Pennsylvania Republicans are hoping to join Maine and Nebraska in allocating presidential electoral votes by congressional district rather than the normal winner-take-all approach that most states use to elect the president.
Republican state lawmakers say the change they hope to vote on this fall in time for the 2012 presidential election will make the process fairer and more representative, according to a report Wednesday in the Philadelphia Inquirer
But Democratic state lawmakers say the GOP electoral plan is not only “blatantly political” to give Republican candidates an advantage, but would “diminish the state’s role in deciding who occupies the White House.”
Republican Senate Majority Leader Dominic Pileggi, however, told the newspaper the Democratic argument about which party would have most political clout “is secondary to making sure that individual voters have a say in who the president is.”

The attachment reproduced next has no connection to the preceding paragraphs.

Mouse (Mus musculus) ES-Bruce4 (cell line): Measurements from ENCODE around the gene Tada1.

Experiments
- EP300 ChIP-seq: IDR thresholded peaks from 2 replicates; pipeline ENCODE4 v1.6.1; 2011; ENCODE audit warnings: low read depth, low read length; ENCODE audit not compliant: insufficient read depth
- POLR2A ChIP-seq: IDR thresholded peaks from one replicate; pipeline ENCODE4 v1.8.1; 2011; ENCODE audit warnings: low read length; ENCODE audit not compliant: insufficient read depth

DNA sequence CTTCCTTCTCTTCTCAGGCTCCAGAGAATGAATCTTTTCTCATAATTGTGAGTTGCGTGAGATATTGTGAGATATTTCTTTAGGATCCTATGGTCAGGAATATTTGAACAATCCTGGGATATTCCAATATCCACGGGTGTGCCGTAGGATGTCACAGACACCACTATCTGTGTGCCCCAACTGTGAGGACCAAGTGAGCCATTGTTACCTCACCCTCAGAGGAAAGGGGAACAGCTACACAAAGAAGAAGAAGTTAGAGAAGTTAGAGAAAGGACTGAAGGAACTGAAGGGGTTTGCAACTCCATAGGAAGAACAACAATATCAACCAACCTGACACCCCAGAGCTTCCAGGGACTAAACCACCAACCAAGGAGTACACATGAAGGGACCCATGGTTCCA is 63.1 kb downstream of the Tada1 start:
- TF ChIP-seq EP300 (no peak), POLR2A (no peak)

Pennsylvania currently awards all of its electoral votes to the presidential and vice presidential candidates who win the most votes statewide. But under the GOP plan, the electors would be decided district-by-district.
After redistricting, the state will have 18 congressional districts and a total of 20 electoral votes — one from each district and two at large. The GOP plan would apportion the at-large votes based who wins the overall popular vote.
Former Pennsylvania Gov. Ed Rendell, who is also a former chairman of the Democratic National Committee, told the Inquirer that the Republican plan “is not a bad idea in concept, if all 50 states adopted it as the same time.”
“But for Pennsylvania to do it by itself would be a disaster,” he said. “Right now, in a general election, Pennsylvania is one of three states that basically decides the election.”
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